Room: AAPM ePoster Library
Purpose: Scatter is a key source of image quality degradation in Cone-Beam Computed Tomography (CBCT). Monte Carlo (MC) models incorporating the planning CT can be used to predict the scatter signal for subtraction from CBCT images before reconstruction. However, MC simulations of sufficient quality to be used directly are too computationally expensive for clinical utility. We present a Bayesian method for extrapolating scatter patterns from relatively cheap MC simulations and demonstrate effectiveness on Respiratory-Motion-Guided (RMG) sparse angle 4DCBCT clinical trial data.
Methods: One phase of a sparsely acquired RMG-4DCBCT scan comprising just twenty projections was used to benchmark our mixed Bayesian-Monte Carlo (MBMC) scatter correction model. A Uniform Scatter Correction (USC) model was separately implemented for comparison. The USC model uniformly subtracted a scatter fraction - assumed proportional to the mean of projection pixels - from each projection. The MBMC model first used MC simulations with relatively few histories to model radiation transport through the planning CT and predict the scatter signal at the detector. We developed a Bayesian inference framework for estimating true scatter patterns from the MC predictions, which were then subtracted from projections. The uncorrected, MBMC and USC data were reconstructed with the Feldkamp-Davis-Kress (FDK) algorithm, and reconstruction quality assessed based on Contrast-to-Noise Ratio (CNR).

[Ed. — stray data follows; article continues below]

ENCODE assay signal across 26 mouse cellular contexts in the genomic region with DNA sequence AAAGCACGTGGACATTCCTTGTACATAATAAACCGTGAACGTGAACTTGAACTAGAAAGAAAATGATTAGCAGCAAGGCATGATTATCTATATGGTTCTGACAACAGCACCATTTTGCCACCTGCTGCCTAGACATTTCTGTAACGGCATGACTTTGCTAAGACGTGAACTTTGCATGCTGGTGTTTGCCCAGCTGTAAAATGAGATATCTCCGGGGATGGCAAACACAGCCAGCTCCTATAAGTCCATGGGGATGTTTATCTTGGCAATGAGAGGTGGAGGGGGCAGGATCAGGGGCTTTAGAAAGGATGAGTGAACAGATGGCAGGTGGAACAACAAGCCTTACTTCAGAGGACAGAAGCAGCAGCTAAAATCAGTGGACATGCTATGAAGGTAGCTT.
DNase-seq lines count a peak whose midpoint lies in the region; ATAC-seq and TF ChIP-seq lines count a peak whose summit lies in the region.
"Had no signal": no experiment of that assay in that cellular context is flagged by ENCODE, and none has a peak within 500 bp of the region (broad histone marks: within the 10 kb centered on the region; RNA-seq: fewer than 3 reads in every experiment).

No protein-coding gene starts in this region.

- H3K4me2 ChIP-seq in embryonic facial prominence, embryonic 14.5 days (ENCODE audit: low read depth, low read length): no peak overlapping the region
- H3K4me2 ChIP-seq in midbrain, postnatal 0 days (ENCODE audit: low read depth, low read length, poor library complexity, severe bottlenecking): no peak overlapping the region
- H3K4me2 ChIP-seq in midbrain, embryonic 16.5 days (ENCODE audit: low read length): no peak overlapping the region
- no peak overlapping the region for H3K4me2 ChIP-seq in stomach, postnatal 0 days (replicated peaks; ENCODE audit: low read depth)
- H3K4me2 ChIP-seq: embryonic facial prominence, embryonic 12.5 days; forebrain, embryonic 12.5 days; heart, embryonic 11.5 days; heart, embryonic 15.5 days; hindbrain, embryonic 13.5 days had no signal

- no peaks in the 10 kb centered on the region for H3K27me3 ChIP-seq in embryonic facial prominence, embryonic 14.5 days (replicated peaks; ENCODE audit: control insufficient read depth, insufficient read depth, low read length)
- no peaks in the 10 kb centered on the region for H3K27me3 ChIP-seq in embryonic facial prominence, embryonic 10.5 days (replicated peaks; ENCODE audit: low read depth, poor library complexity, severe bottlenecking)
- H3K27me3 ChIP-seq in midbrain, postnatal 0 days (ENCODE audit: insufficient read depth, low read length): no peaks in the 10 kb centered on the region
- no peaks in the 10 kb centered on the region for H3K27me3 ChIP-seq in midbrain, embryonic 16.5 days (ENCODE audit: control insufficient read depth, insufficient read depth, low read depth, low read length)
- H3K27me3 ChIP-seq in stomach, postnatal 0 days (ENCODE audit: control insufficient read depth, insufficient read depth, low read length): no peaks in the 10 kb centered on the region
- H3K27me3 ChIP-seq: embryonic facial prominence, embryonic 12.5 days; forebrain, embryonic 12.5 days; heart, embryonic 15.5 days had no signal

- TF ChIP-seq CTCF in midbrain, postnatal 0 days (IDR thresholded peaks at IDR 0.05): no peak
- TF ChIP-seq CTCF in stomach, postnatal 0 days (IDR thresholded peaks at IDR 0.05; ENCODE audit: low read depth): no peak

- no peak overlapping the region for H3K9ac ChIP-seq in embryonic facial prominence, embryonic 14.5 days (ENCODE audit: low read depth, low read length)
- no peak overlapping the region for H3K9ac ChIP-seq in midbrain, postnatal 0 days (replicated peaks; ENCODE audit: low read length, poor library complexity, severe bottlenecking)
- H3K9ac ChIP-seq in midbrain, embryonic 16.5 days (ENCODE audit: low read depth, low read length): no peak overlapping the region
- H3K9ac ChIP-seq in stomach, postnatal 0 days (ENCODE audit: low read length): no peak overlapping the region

Results: CNR for the uncorrected, USC and MBMC reconstructions was 0.94, 1.03 and 2.33, respectively. The MBMC reconstruction therefore exhibited relative increases in CNR of 2.47 and 2.27 with respect to the uncorrected and USC reconstructions, respectively.
Conclusions: Conventional MC-based scatter corrections improve CBCT image quality at high computational cost. Because RMG-4DCBCT scans acquire few projections at predictable locations in response to patient respiration, Bayesian extrapolation of noisy MC scatter patterns simulated prior to treatment may be used to correct projections for scatter and improve reconstruction image quality.
Funding Support, Disclosures, and Conflict of Interest: This work was supported by grant #1123068 awarded through the Priority-driven Collaborative Cancer Research Scheme and funded by Cancer Australia. RO would like to acknowledge the support of a Cancer Institute of NSW Career Development Fellowship.